December 21 is the Winter Solstice, the day that should be the celebration of Christmas, Hanukkah, Kwanza, Festivus, or whatever your cultural year-end holiday happens to be. Why? Because the solstice is a natural astronomical event, the first day of a new season, not an arbitrarily chosen date with no connection to the cycle of the planet.
The Celtic holiday was called Yule. Sound familiar? The Christmas tradition borrowed heavily from the pagan Celts, though the timing was displaced by four days. The Celts believed you should lay a yule log and warm yourself and yours by a bonfire. If you saved an unburned piece of the yule log, it would protect you through the winter. The Celtic fire festival was called Alban Arthuan, so named because the legend was that King Arthur was born on December 21.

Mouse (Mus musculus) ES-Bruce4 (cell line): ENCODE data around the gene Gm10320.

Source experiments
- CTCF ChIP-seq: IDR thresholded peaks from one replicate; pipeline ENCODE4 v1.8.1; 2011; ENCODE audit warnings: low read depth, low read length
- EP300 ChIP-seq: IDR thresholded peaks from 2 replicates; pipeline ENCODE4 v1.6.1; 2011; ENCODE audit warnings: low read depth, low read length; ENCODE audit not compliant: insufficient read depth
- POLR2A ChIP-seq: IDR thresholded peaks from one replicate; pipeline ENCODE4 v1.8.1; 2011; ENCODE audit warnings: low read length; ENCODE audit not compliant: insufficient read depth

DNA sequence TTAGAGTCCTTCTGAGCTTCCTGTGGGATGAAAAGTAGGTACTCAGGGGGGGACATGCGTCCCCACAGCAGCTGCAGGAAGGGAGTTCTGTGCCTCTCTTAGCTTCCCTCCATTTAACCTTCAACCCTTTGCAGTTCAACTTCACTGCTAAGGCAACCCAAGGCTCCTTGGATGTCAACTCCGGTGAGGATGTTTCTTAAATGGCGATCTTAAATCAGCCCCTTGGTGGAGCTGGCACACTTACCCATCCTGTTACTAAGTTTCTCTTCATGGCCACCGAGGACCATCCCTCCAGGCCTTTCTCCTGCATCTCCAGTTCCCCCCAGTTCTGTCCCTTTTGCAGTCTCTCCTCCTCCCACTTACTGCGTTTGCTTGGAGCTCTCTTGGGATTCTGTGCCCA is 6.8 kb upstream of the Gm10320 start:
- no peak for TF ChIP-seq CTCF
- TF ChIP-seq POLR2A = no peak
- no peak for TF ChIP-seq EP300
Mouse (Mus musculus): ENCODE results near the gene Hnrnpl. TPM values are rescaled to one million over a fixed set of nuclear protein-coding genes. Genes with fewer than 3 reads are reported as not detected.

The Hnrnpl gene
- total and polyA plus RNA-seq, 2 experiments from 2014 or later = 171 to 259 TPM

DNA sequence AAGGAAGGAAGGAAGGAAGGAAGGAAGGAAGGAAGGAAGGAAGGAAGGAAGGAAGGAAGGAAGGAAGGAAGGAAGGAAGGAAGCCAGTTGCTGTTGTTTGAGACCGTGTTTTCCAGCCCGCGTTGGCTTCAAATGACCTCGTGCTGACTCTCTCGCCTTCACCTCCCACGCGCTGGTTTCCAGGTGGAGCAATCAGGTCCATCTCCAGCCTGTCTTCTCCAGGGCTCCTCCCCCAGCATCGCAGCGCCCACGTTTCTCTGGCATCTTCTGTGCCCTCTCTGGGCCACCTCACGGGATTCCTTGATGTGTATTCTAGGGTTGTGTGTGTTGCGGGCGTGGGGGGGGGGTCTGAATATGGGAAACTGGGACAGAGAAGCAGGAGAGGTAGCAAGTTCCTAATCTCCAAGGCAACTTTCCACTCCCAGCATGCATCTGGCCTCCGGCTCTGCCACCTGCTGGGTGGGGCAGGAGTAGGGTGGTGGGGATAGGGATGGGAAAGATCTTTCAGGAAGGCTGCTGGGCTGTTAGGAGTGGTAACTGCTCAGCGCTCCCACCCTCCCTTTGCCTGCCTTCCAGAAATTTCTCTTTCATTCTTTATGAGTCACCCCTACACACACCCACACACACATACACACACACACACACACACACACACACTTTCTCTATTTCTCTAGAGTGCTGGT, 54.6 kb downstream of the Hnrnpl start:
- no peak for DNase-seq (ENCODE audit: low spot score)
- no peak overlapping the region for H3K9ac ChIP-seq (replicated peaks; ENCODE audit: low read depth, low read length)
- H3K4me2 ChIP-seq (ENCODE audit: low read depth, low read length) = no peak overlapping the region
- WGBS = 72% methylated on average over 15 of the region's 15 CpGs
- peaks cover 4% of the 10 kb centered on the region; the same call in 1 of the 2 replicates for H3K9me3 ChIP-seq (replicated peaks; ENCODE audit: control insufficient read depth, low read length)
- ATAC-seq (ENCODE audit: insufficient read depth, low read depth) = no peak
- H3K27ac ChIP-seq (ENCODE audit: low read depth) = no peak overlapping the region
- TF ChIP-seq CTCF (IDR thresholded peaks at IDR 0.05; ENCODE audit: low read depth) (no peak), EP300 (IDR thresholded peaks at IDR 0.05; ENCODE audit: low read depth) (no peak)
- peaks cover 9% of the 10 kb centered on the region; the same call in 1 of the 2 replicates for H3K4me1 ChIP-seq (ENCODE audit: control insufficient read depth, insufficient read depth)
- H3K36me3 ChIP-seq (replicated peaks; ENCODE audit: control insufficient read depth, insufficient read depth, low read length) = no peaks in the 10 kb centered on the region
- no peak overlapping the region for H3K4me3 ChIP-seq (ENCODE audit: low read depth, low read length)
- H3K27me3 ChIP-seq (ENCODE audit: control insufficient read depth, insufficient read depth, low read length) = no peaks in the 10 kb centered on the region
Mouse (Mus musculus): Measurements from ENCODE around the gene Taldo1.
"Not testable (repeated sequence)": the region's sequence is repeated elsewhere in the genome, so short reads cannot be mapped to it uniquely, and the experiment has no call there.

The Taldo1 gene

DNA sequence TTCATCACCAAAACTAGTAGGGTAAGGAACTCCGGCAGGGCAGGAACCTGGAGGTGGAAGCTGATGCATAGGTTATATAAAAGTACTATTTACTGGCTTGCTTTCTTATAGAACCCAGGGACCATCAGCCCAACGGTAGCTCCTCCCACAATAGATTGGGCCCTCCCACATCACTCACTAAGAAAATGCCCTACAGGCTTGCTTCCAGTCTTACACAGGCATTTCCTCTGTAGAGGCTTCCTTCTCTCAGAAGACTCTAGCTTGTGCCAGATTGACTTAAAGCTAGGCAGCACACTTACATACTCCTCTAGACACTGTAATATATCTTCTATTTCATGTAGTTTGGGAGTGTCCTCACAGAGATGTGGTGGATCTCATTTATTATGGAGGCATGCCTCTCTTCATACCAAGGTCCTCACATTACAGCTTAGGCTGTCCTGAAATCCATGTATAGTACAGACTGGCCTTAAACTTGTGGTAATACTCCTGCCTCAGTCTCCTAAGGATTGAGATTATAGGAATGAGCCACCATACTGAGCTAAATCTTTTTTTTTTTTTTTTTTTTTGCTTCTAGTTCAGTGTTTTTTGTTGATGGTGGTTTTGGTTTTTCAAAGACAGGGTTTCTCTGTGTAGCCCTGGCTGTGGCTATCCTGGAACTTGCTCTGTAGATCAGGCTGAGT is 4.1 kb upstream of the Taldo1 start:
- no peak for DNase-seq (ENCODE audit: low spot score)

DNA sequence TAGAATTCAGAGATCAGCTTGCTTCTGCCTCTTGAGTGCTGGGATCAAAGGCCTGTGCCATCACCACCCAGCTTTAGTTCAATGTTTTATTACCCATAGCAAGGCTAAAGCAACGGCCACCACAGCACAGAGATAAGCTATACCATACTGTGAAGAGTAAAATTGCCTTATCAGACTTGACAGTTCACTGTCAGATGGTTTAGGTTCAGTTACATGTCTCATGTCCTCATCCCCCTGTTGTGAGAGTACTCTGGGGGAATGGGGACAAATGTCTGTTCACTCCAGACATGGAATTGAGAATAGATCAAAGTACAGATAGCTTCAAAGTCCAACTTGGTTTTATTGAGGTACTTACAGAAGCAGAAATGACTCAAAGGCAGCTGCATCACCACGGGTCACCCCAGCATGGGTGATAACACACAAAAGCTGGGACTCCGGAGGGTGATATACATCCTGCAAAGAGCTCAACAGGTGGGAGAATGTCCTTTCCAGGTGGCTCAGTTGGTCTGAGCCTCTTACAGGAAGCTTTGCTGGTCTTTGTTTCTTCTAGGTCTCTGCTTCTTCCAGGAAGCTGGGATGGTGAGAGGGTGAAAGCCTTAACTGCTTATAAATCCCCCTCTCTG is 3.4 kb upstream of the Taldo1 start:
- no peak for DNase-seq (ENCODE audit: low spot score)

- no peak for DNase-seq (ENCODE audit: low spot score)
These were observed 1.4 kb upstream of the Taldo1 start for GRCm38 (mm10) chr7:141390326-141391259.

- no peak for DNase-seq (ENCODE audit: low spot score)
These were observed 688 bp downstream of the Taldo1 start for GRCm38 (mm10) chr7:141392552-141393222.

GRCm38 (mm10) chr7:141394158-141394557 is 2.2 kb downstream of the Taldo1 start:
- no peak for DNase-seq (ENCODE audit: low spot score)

The ritual of the Christmas tree goes back to the Celts, who decorated a tree, usually a pine, with brightly colored ribbons. The Celts also used holly branches and mistletoe to decorate their homes.
Even the Santa Claus tradition is connected to the Celts, and Santa’s elves were called the “nature people” in ancient times.
One Celtic tradition that didn’t get picked up as part of the Christmas festivities is this: Write on a piece of paper something you would like to eliminate from your life and burn it in the flame of a candle and watch your troubles go up in smoke.